In a mixed, economic system as Canada, faulty or missing bits in the allocation and pricing mechanism or the allocation of resources (incl., investment liquidity) into products and services, will cause problems and crashes that cause social dissatisfaction. If the system works, the result should be stern opposition where the voters will in good democratic order demand that the political and bureaucratic establishment correct the problems in the allocation and pricing mechanism.  If not corrected, the economy will continue to deteriorate and hence, so will social satisfaction, and ultimately the voter will react and change the politicians that hire and fire the bureaucrats.   

That is what happened in 2001 in BC; fundamental problems in the allocation and pricing mechanism was hampering the investment and the liquidity flow in the economy, causing job losses, declining real income and eroding the tax base, and creating social dissatisfaction.  The voters reacted, and gave the new government the mandate to correct the problem in the allocation and pricing mechanism.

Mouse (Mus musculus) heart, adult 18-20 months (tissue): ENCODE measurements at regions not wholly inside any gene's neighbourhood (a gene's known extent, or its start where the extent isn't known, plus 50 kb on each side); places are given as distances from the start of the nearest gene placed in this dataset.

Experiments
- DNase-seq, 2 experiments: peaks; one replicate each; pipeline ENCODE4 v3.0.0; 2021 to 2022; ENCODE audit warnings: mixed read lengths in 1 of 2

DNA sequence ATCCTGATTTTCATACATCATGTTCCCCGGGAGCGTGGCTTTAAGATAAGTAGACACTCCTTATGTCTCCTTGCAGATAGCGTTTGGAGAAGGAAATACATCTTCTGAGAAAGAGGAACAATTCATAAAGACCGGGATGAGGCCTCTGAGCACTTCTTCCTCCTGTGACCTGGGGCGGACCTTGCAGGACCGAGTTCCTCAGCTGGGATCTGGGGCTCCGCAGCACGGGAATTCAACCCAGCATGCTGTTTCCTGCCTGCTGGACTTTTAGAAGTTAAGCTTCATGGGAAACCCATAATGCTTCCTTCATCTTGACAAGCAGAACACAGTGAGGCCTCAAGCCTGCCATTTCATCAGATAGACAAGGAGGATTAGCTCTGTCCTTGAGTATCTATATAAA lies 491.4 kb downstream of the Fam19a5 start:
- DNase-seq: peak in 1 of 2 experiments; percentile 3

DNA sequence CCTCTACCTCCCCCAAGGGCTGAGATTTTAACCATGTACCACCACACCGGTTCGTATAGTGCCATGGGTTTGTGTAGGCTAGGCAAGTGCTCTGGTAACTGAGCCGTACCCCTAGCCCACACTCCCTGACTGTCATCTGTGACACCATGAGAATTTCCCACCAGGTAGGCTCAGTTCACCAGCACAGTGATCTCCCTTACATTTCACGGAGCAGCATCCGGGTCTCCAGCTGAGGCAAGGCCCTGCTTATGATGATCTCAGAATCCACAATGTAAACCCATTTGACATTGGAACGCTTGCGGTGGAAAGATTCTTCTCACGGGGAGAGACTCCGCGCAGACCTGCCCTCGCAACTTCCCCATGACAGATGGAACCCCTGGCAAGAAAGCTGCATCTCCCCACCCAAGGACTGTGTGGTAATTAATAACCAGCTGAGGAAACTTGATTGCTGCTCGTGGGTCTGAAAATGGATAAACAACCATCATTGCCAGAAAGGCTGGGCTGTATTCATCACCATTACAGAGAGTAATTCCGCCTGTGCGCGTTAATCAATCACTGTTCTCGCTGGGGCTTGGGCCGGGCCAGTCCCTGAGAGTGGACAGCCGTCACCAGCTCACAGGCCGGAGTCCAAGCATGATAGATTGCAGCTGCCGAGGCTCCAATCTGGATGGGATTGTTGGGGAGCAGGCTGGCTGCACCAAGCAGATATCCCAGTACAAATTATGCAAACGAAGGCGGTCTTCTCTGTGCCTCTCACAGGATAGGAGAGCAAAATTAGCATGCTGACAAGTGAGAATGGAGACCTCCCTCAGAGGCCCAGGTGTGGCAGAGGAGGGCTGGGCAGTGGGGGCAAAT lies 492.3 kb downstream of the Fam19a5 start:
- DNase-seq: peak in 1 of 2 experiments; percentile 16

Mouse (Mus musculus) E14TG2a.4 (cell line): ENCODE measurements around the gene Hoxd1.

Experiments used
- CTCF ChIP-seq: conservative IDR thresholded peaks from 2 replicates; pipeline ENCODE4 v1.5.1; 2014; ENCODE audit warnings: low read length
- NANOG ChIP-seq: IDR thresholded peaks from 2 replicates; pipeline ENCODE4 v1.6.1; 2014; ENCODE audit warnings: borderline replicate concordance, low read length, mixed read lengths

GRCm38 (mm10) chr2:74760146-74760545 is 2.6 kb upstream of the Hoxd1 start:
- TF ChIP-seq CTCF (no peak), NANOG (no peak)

Previous BC governments failed in their monitoring, intervening, and accountability to society, and failed to correct the problems. Decades of old problems in the forest sector, - the reason for the US countervailing actions the government doesn’t talk about - in agriculture and healthcare are unsolved and allowed to escalate into adversity, causing irreparable harm to society, and even blackmailing society - problems that speak for themselves.  

During good times, the system failed to stimulate investment in research and technology, adding value, and using fewer resources. During bad times, industry expected government assistance and bailouts - also the reason for US countervailing actions.  Interest groups and non-profit corporations lined up to pursue tax transfers, and those who tried to address the problems are out of favour. 

The government simply lacked modern monitoring and intervention methods, and failed to analyze and detect the problems in the industry, including issues in the government’s own policies.  Three levels of government are operating in the same local economy without coordination.  Both industry and government seems to have been unaware of the real depth of the market, financial, organizational and ecological issues facing the industry. 

In health care, an aging population (including doctors and nurses), gains in science, technology, and how we prevent and cure disease, the organizational issues, excessive consumption and ever-rising costs are not happening ‘out of the blue’.  Known for more than ten years, but left unsolved the issues have become acute.  Will the thinking that caused the problems also be the thinking that will solve them?